# DIETARY PROTEIN TO METABOLIZABLE ENERGY RATIO'S EFFECTS ON GROWTH AND NUTRIENT UTILIZATION OF PREPUBERTAL HOLSTEIN HEIFERS

Open Access

- Graduate Program:
- Animal Science
- Degree:
- Doctor of Philosophy
- Document Type:
- Dissertation
- Date of Defense:
- March 27, 2002
- Committee Members:
- James George Beierlein, Committee Member
- Peter R Tozer, Committee Member
- Arlyn Judson Heinrichs, Committee Chair
- Lawrence Dean Muller, Committee Member
- Lisa Holden, Committee Member

- Keywords:
- growth
- digestibility
- protein to energy ratios
- dairy heifers

- Abstract:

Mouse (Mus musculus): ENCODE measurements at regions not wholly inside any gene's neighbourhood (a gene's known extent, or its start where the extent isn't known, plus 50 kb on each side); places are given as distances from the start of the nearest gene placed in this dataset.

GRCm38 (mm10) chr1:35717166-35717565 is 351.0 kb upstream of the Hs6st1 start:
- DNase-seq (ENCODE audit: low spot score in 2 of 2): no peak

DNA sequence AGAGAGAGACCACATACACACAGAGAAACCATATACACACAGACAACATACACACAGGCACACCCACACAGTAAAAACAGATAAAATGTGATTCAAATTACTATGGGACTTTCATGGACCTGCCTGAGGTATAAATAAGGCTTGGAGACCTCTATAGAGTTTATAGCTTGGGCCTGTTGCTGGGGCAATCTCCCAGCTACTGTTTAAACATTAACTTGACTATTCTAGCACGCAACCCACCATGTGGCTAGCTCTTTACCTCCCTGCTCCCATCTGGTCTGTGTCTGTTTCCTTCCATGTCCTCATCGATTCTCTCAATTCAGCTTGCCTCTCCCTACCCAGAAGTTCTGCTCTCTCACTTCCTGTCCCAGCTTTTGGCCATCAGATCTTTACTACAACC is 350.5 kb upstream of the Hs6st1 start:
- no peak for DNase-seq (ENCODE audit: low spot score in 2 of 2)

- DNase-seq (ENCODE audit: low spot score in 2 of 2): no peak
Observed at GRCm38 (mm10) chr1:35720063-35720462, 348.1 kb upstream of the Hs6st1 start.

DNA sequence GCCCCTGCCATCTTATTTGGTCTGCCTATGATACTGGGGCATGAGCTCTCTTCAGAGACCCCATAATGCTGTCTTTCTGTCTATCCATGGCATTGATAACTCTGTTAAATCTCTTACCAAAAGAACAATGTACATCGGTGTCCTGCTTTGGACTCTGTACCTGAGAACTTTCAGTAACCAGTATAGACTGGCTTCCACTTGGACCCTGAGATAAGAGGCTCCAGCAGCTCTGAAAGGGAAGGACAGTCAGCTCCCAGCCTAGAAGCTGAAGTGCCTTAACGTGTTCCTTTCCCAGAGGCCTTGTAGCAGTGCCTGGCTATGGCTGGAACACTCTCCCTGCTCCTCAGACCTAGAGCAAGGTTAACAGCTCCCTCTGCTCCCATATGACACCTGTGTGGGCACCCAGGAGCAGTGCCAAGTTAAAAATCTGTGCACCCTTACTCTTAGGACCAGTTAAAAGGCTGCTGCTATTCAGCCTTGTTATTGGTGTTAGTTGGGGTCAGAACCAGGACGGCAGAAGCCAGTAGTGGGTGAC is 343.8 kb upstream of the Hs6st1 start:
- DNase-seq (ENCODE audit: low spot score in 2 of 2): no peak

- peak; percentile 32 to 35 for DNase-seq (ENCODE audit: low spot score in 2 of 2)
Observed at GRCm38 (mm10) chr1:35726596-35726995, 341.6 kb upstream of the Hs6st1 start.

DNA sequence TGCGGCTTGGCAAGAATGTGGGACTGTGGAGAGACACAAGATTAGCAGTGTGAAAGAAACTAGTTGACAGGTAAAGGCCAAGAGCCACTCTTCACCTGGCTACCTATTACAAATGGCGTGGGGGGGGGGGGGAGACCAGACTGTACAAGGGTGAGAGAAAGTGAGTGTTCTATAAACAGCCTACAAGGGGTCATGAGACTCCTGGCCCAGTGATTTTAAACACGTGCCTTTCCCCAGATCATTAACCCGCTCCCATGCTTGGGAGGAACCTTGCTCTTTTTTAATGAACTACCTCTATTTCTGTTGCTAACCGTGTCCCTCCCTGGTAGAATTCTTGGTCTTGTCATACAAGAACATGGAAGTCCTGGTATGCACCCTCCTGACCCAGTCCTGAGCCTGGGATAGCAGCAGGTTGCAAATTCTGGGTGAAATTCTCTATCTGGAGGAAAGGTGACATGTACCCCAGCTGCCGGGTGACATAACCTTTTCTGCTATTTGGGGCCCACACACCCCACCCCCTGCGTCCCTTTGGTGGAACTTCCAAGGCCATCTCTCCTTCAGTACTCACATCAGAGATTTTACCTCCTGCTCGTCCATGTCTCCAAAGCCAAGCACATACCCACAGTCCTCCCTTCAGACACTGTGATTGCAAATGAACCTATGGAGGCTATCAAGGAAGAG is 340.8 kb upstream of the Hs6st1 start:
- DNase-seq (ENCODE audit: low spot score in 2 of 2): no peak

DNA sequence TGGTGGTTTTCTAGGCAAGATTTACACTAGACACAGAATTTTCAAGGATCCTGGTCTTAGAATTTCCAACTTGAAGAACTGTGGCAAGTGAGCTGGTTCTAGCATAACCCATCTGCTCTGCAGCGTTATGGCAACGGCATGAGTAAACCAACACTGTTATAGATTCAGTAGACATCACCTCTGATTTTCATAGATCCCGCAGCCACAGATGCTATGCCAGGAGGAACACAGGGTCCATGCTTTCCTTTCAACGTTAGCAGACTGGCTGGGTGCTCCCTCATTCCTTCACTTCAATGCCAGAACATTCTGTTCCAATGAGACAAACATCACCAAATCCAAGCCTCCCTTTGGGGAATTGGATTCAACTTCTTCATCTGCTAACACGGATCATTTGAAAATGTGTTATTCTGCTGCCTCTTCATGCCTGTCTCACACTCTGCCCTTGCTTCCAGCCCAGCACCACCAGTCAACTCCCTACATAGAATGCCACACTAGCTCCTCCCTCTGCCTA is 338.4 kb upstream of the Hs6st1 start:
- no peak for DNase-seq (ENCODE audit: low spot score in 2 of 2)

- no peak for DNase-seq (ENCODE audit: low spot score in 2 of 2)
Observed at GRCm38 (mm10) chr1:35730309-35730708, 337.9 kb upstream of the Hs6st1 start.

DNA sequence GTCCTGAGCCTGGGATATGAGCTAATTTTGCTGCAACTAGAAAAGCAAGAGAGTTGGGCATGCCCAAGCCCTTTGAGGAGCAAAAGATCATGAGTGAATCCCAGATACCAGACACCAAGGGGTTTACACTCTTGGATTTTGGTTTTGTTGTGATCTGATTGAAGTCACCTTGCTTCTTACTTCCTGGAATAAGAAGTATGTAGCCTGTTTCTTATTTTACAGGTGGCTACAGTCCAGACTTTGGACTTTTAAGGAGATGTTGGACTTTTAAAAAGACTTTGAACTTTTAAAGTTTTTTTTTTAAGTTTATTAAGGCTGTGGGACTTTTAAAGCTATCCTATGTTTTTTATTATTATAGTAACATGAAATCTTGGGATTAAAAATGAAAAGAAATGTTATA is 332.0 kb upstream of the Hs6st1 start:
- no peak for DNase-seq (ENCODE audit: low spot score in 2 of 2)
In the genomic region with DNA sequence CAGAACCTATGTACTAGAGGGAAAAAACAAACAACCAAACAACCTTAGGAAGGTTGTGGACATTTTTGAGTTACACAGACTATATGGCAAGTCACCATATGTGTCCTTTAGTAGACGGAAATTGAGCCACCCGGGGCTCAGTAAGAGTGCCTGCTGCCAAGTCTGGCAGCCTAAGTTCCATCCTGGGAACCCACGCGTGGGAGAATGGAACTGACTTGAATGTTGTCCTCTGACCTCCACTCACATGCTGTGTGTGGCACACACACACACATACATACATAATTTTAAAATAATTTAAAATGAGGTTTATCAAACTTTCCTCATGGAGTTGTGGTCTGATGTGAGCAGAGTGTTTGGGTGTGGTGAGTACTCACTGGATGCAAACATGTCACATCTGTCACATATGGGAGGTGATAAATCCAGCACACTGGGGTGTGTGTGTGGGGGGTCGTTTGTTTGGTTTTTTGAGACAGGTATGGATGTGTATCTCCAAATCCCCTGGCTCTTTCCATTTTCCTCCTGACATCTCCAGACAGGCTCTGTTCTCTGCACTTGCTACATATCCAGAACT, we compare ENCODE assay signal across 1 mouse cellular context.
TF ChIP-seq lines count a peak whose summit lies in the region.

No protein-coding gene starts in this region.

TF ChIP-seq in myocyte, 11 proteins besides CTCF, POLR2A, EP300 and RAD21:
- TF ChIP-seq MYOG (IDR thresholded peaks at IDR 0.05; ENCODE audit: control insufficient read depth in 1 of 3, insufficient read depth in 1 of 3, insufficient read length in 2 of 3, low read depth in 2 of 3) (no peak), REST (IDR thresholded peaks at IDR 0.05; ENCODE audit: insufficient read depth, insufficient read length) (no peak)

- Three experiments were conducted to evaluate the ratio of dietary protein to metabolizable energy on growth, efficiency of growth, and nutrient utilization of prepubertal Holstein heifers between 125 and 234 kg of body weight (BW). In the first experiment, sixty Holstein heifers (125 to 234 kg BW) were used to evaluate increasing dietary protein to metabolizable energy ratios (CP:ME) on feed efficiency, structural growth, and body condition score. Treatment rations contained a specific CP:ME ratio, 48.3, 59.1, 67.5, and 76.5 g of crude protein (CP) per Mcal of metabolizable energy (ME) with non-structural carbohydrate (NSC) to rumen degradable protein (RDP) ratios (NSC:RDP; g of NSC per g of RDP) of 4.15 for the 48.3 CP:ME ratio, 3.30 for the 59.1 CP:ME ratio, 2.75 for the 67.5 CP:ME ratio, and 2.32 for the 76.5 CP:ME ratio. Treatment rations were assigned to heifers in a complete randomized block design with treatment periods lasting 20 wk. Body weight was recorded weekly on two consecutive days and used to adjust dry matter intake (DMI), which averaged approximately 2.0% of BW, to achieve a desired 0.80 kg/d rate of gain. By design, average daily gain was not influenced while DMI showed an increasing quadratic effect with increasing CP:ME ratios. Feed efficiency improved linearly with increasing CP:ME ratios. A trend toward linear increases in wither and hip height growth occurred with increasing CP:ME ratios. Observed linear effects in feed efficiency and some structural growth measurements demonstrate positive results when feeding CP:ME ratios above 48.3 to Holstein heifers gaining 0.80 kg/d. Linear decreases in NSC:RDP ratios of treatment rations may have increased RDP utilization and maximized the efficiency that protein was used toward growth. In the second experiment, four prepubertal Holstein heifers (153 to 196 kg BW) fitted with rumen cannulae were used to evaluate increasing CP:ME ratios on nutrient utilization in a 4×4 Latin square design. Heifers were fed treatment rations at 2.0% BW as DMI that contained a CP:ME ratio of 45.0, 63.3, 69.4, or 77.3 with NSC:RDP ratios of 4.25 for 45.0 CP:ME ratio, 3.05 for the 63.3 CP:ME ratio, 2.66 for the 69.4 CP:ME ratio, and 2.33 for the 77.3 CP:ME ratio. A linear increase was observed for rumen ammonia as CP:ME ratios increased. Nitrogen utilization tended to improve quadratically with the 63.3 CP:ME ratio (3.05 NSC:RDP ratio) possessing the highest N retained as a percent of N intake, resulting in 20, 14, and 41% greater N retained as a percent of N intake than the 45.0, 69.4, and 77.3 CP:ME ratios, respectively. Dry matter (DM) utilization also improved quadratically with the 63.3 CP:ME ratio (3.05 NSC:RDP ratio) having the highest total tract apparent DM digestibility. Microbial N calculated from urinary excretion of purine derivatives increased linearly with increasing CP:ME ratios. Feeding a CP:ME ratio of 63.3 at 2.0% BW as DMI to Holstein heifers produced less calculated microbial N than higher CP:ME ratios (69.4 and 77.3), but achieved a better synergistic relationship of dietary protein to energy (CP:ME and NSC:RDP ratios) resulting in greater total tract apparent DM digestibility. From the results of the second experiment, it was hypothesized that greater calculated microbial N received from higher CP:ME ratios (69.4 and 77.3) than the 63.3 CP:ME ratio occurred due to increased quantities of RDP or specific RDP fractions. In the third experiment, four prepubertal Holstein heifers (148 to 190 kg BW) fitted with rumen cannulae were used to evaluate a specific CP:ME ratio, with altered soluble (AB1) and potentially rumen degradable (B2B3) protein fractions on nutrient utilization. A 4×4 Latin square design with a 2×2 factorial arrangement of treatments was used. Heifers were fed treatment rations at 2.0% BW as DMI containing a CP:ME ratio of 62.1 g of CP per Mcal of ME with altered AB1 fractions (33.6 or 40.6% AB1 as a percent of CP) and B2B3 fractions (20.9 or 28.2% B2B3 as a percent of CP). Non-structural carbohydrate to RDP ratios ranged from 3.92 to 3.12 for treatment rations. Increased intakes of AB1 increased rumen ammonia but decreased total volatile fatty acid concentrations. Increased intakes of B2B3 tended to increase total volatile fatty acid concentrations while increasing molar proportions of propionate. Nitrogen utilization was not affected by increased intakes of AB1 or B2B3. Feeding a CP:ME ratio of 62.1:1 at 2.0% BW as DMI to Holstein heifers with increased potentially rumen degradable protein (28.2 versus 20.9 % B2B3 as a percent of CP) affects rumen fermentation but has no overall effect on N utilization. In summary, results from three experiments indicate that Holstein heifers, between 125 and 234 kg BW, receiving a diet at 2.0% BW as DMI containing a CP:ME ratio between 60:1 to 69:1 achieved improved feed efficiency, structural growth, and nutrient utilization. Optimum performance resulted when a 63:1 CP:ME ratio, in comparison to lower and higher CP:ME ratios evaluated, contained 16% dietary CP and 2.6 Mcal of ME per kg of DM. The 16% dietary CP of the 63.1 CP:ME ratio should consist of 34% AB1 and 31% B2B3, resulting in a RDP of 65% as a percent of dietary CP. It also appears NSC:RDP ratios should range between 3.30 and 2.66, but is contingent on protein fractions of the RDP.